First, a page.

By DAVID DISHNEAU and PAULINE JELINEK, Associated Press
FORT MEADE, Md. (AP) — Bradley Manning plans to live as a woman named Chelsea and wants to begin hormone therapy as soon as possible, the soldier said Thursday, a day after being sentenced to 35 years in prison for sending classified material to WikiLeaks.
Manning announced the decision in a written statement provided to NBC's "Today" show, asking supporters to refer to him by his new name and the feminine pronoun. The statement was signed "Chelsea E. Manning."
"As I transition into this next phase of my life, I want everyone to know the real me. I am Chelsea Manning. I am a female. Given the way that I feel, and have felt since childhood, I want to begin hormone therapy as soon as possible," the statement read.
Manning's defense attorney David Coombs told "Today" in an interview that he is hoping officials at the military prison in Fort Leavenworth, Kan., will accommodate Manning's request for hormone therapy.
"If Fort Leavenworth does not, then I'm going to do everything in my power to make sure they are forced to do so," Coombs said.
Coombs did not respond to phone and email messages from The Associated Press on Thursday.
Manning's struggle with gender identity disorder — the sense of being a woman trapped in a man's body — was key to the defense.
Attorneys had presented evidence of Manning's struggle with gender identity, including a photo of the soldier in a blond wig and lipstick sent to a therapist.
Meanwhile, the fight to free Manning has taken a new turn, with Coombs and supporters saying they will ask the Army for leniency — and the White House for a pardon.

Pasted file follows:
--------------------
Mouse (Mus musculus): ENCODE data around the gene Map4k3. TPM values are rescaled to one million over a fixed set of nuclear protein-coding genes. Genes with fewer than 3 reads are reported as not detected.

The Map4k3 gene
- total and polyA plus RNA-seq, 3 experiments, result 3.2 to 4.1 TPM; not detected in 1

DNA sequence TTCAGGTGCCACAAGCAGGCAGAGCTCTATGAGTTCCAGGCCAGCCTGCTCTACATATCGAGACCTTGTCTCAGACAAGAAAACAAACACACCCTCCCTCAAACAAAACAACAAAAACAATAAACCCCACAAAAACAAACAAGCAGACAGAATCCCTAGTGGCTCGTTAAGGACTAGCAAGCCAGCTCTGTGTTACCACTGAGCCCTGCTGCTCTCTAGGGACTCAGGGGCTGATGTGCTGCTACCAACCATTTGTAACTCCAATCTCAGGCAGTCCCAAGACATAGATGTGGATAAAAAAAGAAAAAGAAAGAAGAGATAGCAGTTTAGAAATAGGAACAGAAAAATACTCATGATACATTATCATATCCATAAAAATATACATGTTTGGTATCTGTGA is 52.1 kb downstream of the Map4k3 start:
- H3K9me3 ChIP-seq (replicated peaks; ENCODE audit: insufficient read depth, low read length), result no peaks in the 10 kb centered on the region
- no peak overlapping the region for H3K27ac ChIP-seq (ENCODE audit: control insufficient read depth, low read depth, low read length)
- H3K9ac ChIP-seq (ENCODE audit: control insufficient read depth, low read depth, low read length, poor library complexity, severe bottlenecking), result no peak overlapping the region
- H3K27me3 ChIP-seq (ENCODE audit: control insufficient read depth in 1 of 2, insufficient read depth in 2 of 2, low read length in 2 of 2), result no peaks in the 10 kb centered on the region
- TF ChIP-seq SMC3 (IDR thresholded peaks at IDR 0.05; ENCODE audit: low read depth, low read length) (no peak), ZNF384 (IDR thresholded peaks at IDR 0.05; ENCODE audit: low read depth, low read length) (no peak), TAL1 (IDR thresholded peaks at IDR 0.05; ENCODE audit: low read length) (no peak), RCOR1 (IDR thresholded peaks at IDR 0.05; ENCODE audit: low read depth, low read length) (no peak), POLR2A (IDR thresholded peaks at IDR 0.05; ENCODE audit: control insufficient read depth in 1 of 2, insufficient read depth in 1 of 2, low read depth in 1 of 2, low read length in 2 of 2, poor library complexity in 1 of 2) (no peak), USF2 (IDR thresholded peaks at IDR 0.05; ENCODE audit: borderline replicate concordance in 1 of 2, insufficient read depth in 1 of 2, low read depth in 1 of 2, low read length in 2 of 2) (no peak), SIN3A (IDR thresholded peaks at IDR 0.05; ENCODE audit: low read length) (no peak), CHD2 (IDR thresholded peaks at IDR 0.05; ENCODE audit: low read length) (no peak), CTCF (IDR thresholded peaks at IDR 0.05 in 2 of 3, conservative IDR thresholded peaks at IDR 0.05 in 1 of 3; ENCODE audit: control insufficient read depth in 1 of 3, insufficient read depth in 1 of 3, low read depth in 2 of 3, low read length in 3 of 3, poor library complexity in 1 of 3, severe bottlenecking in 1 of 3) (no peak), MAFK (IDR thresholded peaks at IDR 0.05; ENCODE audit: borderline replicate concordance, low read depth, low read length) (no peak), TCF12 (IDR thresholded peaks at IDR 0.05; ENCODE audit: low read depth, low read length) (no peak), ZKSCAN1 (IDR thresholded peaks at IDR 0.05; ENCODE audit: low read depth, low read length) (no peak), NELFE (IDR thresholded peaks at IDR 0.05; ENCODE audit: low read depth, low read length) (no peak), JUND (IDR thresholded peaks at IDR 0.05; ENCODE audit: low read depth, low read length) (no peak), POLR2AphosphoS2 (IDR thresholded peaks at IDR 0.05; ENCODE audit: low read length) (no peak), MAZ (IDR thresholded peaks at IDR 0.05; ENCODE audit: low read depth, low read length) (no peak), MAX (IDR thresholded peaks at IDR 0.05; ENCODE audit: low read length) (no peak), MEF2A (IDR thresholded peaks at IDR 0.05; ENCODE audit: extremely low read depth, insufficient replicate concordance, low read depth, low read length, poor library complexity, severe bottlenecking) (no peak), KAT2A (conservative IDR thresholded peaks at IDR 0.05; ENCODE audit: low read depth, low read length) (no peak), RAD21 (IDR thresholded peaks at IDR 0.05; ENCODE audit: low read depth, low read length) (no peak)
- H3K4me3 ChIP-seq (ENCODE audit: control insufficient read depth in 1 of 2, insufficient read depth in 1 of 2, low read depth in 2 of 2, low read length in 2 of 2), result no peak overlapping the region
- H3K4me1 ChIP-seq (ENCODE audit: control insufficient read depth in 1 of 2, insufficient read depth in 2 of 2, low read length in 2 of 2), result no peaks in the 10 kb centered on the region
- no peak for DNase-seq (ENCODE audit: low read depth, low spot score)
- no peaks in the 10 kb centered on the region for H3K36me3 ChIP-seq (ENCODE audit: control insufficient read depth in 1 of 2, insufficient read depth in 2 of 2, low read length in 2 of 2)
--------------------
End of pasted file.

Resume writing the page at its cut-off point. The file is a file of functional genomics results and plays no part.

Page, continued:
Even Manning's supporters have pivoted. During the sentencing hearing Wednesday, they wore T-shirts reading, "truth," as they had for the entire court-martial. Hours later, they had changed into shirts saying, "President Obama: Pardon Bradley Manning."
"The time to end Brad's suffering is now," Coombs told a news conference after Manning's sentence was handed down. "The time for our president to focus on protecting whistleblowers instead of punishing them is now."
The sentence was the stiffest punishment ever handed out in the U.S. for leaking information to the media. With good behavior and credit for the more than three years he has been held, Manning could be out in as little as seven years, Coombs said. Still, the lawyer decried the government's pursuit of Manning for what the soldier said was only an effort to expose wrongdoing and prompt debate of government policies among the American public.
The sentencing fired up the long-running debate over whether Manning was a whistleblower or a traitor for giving more than 700,000 classified military and diplomatic documents, plus battlefield footage, to the anti-secrecy website WikiLeaks. By volume alone, it was the biggest leak of classified material in U.S. history, bigger even than the Pentagon Papers a generation ago.
Manning was to return to the military prison at Fort Leavenworth, Coombs said, adding that he didn't know precisely when the soldier would leave Maryland. Coombs said he will file a request early next week that Obama pardon Manning or commute his sentence to time served.
Coombs read from a letter Manning will send to the president that read: "I regret if my actions hurt anyone or harmed the United States. It was never my intent to hurt anyone."
Manning said the disclosure was done "out of a love for my country and a sense of duty to others."
The White House said the request would be considered "like any other application." However, a pardon seems unlikely. Manning's case was part of an unprecedented string of prosecutions brought by the U.S. government in a crackdown on security breaches. The Obama administration has charged seven people with leaking to the media; only three people were prosecuted under all previous presidents combined.